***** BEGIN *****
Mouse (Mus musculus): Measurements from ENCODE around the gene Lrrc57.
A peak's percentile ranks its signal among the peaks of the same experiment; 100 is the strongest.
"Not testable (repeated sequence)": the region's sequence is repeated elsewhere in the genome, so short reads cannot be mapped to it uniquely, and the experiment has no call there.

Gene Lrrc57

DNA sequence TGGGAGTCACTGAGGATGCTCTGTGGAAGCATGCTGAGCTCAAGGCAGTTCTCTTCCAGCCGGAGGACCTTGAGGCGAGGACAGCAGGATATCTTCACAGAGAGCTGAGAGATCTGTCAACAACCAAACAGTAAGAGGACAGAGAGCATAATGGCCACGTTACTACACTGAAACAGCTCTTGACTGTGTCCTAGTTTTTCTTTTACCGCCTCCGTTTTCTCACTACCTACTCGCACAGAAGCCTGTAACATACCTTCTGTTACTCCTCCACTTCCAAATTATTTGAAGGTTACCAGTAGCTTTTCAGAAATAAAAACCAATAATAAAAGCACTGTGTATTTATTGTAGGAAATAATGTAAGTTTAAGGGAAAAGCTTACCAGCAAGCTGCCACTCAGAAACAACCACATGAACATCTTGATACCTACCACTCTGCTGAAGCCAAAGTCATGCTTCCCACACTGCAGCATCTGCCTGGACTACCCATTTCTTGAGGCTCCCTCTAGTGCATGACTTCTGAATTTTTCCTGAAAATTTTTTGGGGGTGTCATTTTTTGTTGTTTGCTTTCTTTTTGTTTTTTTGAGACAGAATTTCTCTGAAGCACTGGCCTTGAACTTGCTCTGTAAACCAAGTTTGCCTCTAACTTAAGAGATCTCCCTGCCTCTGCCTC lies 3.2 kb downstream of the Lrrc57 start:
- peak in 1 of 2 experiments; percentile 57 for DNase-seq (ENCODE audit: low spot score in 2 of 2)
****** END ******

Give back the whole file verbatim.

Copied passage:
Mouse (Mus musculus): Measurements from ENCODE around the gene Lrrc57.
A peak's percentile ranks its signal among the peaks of the same experiment; 100 is the strongest.
"Not testable (repeated sequence)": the region's sequence is repeated elsewhere in the genome, so short reads cannot be mapped to it uniquely, and the experiment has no call there.

Gene Lrrc57

DNA sequence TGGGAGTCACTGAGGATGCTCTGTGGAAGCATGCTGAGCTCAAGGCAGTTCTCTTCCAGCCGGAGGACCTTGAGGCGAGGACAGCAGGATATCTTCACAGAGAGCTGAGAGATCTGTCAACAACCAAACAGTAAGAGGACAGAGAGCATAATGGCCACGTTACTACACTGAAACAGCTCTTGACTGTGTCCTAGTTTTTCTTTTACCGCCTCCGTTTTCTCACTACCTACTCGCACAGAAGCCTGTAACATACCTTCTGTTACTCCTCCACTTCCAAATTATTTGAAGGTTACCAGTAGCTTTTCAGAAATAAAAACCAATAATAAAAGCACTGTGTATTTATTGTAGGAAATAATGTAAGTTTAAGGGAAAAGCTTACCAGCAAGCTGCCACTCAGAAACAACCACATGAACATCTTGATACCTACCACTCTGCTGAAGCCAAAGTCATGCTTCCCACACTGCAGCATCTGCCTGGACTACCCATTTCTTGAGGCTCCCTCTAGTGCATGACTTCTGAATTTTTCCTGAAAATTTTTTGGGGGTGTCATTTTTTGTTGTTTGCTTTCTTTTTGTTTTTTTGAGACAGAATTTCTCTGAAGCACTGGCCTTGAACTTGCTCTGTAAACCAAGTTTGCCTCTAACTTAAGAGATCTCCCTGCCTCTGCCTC lies 3.2 kb downstream of the Lrrc57 start:
- peak in 1 of 2 experiments; percentile 57 for DNase-seq (ENCODE audit: low spot score in 2 of 2)